I am putting forth this challenge to those of you who have been ‘enlightened’ by this movie. Here are some things Iwould like you to consider when telling others how they should feel about the movie or playing writer and penning a blog, when you obviously don’t have a damn clue as to how to function in a classroom (Did you catch Tony Danza’s crying spell on Oprah? He played the role of teacher for a year and couldn’t hack it.)

  1. What do you think is the real underlying motivation for these people giving millions of dollars to improve Education for these poor little Black and Brown kids? Don’t be too quick to answer this one because you just may get it wrong. If you studied psychology, then you probably know the real answer. Not so much to do with Education directly though. The bible warns: ‘Watch out for false prophets. They come to you in sheep’s clothing, but inwardly they are ferocious wolves.’ (Matthew 7:15) Some people’s good intentions may be fueled by their desires to mend their battered public images, or convince the wayward sheep (and school districts) to continue buying their products. Besides, good deeds should not come with stipulations attached, under any circumstances. (I just realized that argument is suitable for merit pay too….)
  2. If the philanthropists are genuinely concerned about addressing the underlying issues affecting Education, then wouldn’t it make more sense to address those issues and not just the schools? If you know that 98% of the kids in a district receive Free and Reduced Lunch, why not start a Farmer’s Market in the school or community so that parents can buy affordable (fresh) fruits and vegetables for their kids? Then, you could offer nutrition classes at the school and within the community so that parents understand the importance of a balanced meal. After all, healthy eating habits are linked to academic achievement. Well, at least that’s what the experts say…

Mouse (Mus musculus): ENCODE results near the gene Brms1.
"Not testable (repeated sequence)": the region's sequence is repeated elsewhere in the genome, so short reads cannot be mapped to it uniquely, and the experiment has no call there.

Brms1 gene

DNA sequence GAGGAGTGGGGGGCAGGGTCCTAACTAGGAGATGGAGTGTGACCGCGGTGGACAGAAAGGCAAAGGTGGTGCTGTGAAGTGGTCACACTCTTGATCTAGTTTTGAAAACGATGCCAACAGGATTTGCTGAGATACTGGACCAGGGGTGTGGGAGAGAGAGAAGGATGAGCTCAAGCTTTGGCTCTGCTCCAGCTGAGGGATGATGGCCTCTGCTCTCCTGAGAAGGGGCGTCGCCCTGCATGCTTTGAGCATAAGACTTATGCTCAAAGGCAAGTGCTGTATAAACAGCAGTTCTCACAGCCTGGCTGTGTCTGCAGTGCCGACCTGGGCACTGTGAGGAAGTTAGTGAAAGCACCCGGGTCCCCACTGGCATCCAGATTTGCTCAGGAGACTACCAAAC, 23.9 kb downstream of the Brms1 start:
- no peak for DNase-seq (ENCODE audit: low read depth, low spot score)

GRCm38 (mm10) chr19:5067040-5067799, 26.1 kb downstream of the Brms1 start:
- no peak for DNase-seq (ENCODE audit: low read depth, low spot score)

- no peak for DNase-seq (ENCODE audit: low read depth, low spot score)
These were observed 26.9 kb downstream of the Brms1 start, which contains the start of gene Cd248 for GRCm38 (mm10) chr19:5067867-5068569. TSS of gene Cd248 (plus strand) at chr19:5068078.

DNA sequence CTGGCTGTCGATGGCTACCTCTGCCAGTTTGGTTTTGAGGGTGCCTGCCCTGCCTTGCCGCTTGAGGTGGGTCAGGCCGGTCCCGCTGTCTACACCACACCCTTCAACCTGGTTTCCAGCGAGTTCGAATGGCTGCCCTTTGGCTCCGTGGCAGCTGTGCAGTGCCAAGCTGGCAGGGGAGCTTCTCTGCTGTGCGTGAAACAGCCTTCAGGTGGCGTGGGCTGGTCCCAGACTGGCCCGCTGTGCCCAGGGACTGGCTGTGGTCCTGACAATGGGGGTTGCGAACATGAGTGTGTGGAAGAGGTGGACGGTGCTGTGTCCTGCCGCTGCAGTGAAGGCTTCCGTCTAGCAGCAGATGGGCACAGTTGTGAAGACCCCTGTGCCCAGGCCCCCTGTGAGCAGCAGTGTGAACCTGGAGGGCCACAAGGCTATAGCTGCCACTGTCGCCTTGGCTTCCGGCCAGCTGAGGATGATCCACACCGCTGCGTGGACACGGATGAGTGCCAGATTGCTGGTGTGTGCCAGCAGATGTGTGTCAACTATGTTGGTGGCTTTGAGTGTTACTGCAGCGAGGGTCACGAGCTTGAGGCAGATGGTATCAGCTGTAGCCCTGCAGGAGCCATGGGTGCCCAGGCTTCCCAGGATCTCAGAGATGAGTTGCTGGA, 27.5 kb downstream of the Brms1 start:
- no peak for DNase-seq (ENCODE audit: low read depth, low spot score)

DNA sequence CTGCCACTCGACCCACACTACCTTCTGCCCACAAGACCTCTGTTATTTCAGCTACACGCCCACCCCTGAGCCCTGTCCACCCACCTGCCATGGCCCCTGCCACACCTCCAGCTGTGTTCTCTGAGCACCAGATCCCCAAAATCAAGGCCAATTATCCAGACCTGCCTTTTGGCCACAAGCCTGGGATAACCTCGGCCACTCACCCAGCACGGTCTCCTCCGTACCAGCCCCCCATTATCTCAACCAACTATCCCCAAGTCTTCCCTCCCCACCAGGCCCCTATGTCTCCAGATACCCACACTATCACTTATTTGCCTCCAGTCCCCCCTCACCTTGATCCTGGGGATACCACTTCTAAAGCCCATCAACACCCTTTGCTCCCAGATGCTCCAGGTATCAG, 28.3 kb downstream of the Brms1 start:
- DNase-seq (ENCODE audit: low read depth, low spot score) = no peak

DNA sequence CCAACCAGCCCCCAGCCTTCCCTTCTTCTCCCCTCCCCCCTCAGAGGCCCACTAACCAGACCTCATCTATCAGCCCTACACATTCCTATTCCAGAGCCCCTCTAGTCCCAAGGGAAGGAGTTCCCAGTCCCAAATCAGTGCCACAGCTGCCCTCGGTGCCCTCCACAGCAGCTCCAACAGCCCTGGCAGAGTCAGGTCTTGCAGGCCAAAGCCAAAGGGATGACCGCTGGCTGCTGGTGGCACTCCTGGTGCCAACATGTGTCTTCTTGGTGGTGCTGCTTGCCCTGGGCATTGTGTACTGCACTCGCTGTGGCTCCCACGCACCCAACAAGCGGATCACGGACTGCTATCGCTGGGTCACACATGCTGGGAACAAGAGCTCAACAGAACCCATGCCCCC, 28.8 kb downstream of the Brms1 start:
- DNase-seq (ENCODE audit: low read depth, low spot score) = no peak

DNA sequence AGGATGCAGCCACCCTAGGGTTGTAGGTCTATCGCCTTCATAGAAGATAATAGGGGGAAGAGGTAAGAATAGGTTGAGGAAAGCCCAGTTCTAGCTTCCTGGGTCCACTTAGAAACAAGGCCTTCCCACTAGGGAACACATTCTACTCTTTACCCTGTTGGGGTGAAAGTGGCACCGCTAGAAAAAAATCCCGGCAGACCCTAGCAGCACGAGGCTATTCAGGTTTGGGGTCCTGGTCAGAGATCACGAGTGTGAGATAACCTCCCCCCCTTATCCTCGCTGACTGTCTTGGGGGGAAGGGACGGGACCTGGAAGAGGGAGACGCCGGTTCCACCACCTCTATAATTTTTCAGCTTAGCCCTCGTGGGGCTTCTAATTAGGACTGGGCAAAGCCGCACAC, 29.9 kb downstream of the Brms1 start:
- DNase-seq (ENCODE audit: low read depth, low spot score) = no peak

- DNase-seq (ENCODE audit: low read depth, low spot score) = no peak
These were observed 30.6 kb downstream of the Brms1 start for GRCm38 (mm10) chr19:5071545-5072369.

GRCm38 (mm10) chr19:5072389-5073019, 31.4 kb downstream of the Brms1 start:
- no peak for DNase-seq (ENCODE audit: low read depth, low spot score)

3. Affordable (free) after-school enrichment and remediation programs. See #2.
  4. Academically rich summer programs. See #2.
  5. Healthcare. See #2.

Do I really need to present more examples? I know the writing is a little harder for some to see than others, but I think I have made my point. For those of you who are quick to say, ‘Well, Rhee has done some great things in D.C. so she really needs to stay on to continue her work,’ I present these questions for you to consider:

  1. Do you, based on everything you have learned as a teacher/parent/whatever, honestly believe that she isthe best person to lead that district? Given everything that has transpired publicly (because many obviously don’t know about the under-handed stuff she’s been able to cover-up), do you honestly, deep down inside, believe that she can move the district forward? Usually leaders that have generated such (warranted) animosity amongst employees and other stakeholders are unsuccessful at implementing change that people can believe in and whole-heartedly support. Yes, those things are important. That does not mean they all have to participate in sleepovers at her house or buy Christmas gifts, but an environment free of fear and distrust is imperative if genuine teaching and learning are to occur. Leadership 101. Just ask any leader who has been successful at leading a school or profitable company….